Chapter 3: What feelings does Jack get when he hunts?Lord of the Flies by William Golding

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In Chapter Three, the emergence of the savage nature of Jack becomes apparent. As Jack sniffs the undergrowth and humid earth, he seeks like an animal the feral pigs that roam the island.  When a roused bird screams, he shrinks at the cry "with a hiss of indrawn breath."  He crounches and becomes little more than "a furtive thing, ape-like among the tangle of trees." Clearly, Jack is reverting in his behavior to a primitive creature as he pushes his way through the forest and nears the lagoon where Ralph stands by a shakily-built shelter, the other is dilapidated.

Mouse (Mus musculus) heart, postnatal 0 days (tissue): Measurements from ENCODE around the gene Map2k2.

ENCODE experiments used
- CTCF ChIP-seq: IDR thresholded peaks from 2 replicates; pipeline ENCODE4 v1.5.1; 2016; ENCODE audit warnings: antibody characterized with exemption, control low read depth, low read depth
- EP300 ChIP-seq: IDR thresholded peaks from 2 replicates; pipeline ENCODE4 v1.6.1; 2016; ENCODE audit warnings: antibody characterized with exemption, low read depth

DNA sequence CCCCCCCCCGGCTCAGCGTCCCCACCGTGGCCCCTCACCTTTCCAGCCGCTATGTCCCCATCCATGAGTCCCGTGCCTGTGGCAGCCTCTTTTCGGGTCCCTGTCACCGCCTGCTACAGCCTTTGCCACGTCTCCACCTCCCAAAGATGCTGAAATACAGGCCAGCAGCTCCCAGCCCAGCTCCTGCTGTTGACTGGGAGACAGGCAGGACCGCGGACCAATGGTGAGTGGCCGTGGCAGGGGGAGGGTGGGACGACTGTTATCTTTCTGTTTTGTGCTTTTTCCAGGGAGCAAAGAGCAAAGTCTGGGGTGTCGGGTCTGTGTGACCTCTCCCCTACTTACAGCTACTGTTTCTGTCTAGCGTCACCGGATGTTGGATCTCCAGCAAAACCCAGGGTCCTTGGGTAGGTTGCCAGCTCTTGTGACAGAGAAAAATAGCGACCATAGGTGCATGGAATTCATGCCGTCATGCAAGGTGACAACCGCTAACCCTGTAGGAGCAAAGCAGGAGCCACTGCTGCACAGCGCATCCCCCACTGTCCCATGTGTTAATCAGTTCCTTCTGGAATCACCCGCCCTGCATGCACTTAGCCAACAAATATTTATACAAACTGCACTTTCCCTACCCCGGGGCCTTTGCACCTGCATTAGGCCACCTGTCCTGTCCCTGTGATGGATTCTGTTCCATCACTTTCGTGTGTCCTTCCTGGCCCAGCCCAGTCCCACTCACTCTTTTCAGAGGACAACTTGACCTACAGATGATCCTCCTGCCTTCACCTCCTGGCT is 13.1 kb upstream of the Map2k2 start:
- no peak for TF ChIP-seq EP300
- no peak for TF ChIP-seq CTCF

When Ralph remarks that the other hunters have already returned, Jack tries to explain his compulsion to track down and kill, a compulsion "that was swallowing him up."  And, there is a "madness" in his eyes as he speaks.  "I thought I might kill."  Clearly Jack has become consumed with the primitive excitement of hunting and killing; he is quickly regressing into a savage, rather than the civilized boy that he was back home. He talks of putting a barb on his spear to more easily snare the pig when he casts his spear.  However, when Ralph tells him that the lill'uns are frightened at night and, therefore, shelters need to be built, Jack confesses his uneasiness in the forest, saying that he sometimes feels as though something is behind him in the jungle. "Of course there's nothing to it," he adds when Ralph looks at him.  "Only I know how they feel. See?  That's all," he excuses his weakness.   Then, when Ralph mentions getting rescued, Jack "had to think for a moment before he could remember what rescue was" because he has regressed so far in his mind from civilization.

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Lord of the Flies

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